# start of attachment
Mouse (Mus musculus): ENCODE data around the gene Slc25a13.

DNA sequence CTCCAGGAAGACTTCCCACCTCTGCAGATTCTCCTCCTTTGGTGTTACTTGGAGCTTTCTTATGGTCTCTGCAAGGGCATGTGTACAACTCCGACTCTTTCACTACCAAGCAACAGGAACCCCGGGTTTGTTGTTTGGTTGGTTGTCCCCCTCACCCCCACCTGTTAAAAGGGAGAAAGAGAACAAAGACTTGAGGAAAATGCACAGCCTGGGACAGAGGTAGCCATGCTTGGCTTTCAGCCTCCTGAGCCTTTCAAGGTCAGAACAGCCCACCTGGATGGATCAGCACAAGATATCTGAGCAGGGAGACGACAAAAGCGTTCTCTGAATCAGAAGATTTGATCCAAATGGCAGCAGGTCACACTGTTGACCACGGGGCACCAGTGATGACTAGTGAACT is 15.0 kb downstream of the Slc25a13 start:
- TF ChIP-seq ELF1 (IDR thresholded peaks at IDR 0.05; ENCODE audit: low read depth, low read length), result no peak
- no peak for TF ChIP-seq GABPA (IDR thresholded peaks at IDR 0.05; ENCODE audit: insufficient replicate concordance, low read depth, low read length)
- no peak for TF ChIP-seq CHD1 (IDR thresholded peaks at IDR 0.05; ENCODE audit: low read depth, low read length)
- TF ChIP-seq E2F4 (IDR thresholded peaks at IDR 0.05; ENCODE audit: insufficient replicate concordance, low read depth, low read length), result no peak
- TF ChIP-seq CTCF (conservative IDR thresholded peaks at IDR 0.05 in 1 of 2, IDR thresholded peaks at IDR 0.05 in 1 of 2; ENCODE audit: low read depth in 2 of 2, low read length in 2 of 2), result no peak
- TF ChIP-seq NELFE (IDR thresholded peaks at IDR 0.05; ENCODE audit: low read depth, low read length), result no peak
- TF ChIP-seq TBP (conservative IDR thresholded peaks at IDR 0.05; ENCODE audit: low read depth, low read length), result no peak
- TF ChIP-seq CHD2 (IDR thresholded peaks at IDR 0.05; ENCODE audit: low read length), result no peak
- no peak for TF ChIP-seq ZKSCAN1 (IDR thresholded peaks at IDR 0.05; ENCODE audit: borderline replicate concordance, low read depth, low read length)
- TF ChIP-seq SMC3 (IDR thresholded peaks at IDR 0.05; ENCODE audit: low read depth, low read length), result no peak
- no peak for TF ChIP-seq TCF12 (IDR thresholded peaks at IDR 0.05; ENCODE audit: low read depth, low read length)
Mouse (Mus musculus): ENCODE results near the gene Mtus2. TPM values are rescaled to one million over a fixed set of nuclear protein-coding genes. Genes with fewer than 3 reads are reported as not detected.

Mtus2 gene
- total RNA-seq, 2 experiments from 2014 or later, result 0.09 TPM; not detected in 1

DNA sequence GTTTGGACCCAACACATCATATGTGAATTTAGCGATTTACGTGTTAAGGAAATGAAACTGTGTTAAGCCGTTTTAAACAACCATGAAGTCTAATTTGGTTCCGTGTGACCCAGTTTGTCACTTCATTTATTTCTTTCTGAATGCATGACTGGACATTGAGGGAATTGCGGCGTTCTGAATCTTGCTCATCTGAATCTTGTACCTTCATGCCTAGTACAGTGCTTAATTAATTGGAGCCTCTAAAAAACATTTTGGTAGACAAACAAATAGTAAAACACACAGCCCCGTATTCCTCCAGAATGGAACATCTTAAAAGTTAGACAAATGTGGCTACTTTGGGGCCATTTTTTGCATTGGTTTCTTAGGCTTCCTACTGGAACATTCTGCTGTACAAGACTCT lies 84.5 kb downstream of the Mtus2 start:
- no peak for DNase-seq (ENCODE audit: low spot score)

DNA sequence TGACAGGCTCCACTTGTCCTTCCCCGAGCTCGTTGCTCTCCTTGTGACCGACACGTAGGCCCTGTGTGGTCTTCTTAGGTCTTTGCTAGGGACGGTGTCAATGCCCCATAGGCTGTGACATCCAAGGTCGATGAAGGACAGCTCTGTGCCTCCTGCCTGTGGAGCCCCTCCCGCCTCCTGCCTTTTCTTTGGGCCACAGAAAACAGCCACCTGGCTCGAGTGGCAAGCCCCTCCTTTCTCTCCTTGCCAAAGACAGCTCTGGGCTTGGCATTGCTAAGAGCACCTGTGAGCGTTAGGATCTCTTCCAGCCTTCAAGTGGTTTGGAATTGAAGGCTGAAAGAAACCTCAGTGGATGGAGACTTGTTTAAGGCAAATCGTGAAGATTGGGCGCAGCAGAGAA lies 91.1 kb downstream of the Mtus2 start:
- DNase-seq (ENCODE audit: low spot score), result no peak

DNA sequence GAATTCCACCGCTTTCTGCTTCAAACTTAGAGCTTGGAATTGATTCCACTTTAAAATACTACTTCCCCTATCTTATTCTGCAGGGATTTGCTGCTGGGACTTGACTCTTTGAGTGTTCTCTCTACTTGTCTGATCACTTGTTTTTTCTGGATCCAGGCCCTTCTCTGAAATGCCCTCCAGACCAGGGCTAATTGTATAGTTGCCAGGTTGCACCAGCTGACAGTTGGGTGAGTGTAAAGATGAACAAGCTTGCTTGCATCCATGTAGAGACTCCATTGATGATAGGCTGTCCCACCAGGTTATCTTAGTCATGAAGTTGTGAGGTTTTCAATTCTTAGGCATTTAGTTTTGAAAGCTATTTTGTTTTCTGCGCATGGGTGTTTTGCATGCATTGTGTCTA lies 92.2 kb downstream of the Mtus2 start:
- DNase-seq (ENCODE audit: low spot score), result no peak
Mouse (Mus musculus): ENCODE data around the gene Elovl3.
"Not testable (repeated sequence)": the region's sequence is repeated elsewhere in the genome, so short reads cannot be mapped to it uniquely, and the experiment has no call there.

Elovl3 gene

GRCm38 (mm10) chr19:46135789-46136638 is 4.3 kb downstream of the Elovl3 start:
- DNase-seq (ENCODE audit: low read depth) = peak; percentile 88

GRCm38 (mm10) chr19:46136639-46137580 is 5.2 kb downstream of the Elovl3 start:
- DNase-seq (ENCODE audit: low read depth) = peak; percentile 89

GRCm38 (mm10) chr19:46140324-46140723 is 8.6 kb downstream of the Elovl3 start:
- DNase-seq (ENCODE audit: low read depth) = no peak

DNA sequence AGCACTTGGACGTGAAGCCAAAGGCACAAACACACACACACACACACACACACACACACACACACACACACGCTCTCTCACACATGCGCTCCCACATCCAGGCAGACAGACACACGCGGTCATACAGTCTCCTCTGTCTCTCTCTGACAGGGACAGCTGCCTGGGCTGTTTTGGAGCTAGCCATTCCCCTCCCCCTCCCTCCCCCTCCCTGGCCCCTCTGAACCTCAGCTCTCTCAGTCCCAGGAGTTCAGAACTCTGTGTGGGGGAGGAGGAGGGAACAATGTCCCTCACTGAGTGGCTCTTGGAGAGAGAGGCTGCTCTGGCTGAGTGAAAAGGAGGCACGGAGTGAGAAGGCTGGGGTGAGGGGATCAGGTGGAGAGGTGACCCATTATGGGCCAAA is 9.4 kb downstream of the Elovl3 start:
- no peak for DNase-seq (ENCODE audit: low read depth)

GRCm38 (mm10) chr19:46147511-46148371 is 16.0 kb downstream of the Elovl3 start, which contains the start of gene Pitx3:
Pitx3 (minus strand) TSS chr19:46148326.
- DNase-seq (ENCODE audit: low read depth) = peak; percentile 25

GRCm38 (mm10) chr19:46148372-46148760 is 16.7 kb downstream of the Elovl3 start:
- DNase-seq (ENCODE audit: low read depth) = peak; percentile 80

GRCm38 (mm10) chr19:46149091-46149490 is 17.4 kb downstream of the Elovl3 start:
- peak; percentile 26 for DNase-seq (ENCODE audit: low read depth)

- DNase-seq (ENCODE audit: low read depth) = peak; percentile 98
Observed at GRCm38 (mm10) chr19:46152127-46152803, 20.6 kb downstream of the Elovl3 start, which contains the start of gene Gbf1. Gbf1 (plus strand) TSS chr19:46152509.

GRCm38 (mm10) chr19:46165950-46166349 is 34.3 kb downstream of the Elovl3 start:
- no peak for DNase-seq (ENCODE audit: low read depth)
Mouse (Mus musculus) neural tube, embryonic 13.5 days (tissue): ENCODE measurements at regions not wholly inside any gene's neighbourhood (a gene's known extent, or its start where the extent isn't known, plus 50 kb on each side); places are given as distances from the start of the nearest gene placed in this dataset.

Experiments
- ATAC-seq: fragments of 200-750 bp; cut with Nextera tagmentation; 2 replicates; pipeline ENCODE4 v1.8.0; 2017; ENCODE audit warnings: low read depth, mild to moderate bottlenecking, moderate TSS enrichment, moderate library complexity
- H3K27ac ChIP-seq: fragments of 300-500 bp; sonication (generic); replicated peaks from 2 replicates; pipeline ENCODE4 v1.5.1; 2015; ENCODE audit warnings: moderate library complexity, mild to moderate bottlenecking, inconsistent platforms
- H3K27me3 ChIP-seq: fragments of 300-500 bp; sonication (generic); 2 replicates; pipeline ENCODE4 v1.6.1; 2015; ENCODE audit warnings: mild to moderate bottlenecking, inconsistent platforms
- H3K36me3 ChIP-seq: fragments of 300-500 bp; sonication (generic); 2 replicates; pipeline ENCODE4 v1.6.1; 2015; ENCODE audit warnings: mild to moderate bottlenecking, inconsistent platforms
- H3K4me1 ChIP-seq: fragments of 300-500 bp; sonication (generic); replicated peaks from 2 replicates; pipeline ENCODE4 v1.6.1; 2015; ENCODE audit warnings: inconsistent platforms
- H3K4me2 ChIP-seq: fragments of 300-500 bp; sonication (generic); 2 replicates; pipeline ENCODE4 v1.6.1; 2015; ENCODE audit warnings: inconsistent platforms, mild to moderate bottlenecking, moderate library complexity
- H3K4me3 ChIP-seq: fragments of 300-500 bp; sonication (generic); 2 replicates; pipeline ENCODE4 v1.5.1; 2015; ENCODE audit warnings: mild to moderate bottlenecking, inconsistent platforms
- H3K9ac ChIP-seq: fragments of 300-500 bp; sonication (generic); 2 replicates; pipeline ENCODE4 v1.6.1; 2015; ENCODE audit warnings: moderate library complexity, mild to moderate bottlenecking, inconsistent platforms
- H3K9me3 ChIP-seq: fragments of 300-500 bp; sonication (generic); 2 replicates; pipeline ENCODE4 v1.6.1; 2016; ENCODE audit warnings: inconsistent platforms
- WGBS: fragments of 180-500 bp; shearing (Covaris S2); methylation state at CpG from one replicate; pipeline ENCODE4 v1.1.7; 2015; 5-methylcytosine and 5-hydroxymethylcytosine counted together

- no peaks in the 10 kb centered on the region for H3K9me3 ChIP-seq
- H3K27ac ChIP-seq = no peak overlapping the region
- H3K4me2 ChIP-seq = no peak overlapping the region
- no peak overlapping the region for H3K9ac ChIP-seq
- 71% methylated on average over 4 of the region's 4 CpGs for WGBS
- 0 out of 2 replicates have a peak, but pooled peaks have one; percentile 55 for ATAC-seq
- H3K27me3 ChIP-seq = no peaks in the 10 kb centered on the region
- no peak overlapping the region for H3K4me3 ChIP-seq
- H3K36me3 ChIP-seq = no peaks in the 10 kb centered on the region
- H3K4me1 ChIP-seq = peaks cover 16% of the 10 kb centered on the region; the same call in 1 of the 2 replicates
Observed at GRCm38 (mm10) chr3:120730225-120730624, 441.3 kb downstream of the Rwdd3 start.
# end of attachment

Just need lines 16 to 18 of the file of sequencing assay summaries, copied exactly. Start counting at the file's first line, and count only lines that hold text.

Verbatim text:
- total RNA-seq, 2 experiments from 2014 or later, result 0.09 TPM; not detected in 1

DNA sequence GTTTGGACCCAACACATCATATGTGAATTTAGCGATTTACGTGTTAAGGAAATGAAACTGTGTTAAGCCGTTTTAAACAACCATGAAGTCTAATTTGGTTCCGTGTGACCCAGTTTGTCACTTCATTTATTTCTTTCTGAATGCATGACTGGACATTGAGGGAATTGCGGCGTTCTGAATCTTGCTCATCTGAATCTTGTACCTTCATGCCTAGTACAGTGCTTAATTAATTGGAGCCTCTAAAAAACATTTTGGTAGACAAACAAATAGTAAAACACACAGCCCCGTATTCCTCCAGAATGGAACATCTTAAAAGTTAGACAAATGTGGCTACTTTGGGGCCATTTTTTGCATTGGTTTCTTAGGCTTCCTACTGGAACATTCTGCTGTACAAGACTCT lies 84.5 kb downstream of the Mtus2 start:
- no peak for DNase-seq (ENCODE audit: low spot score)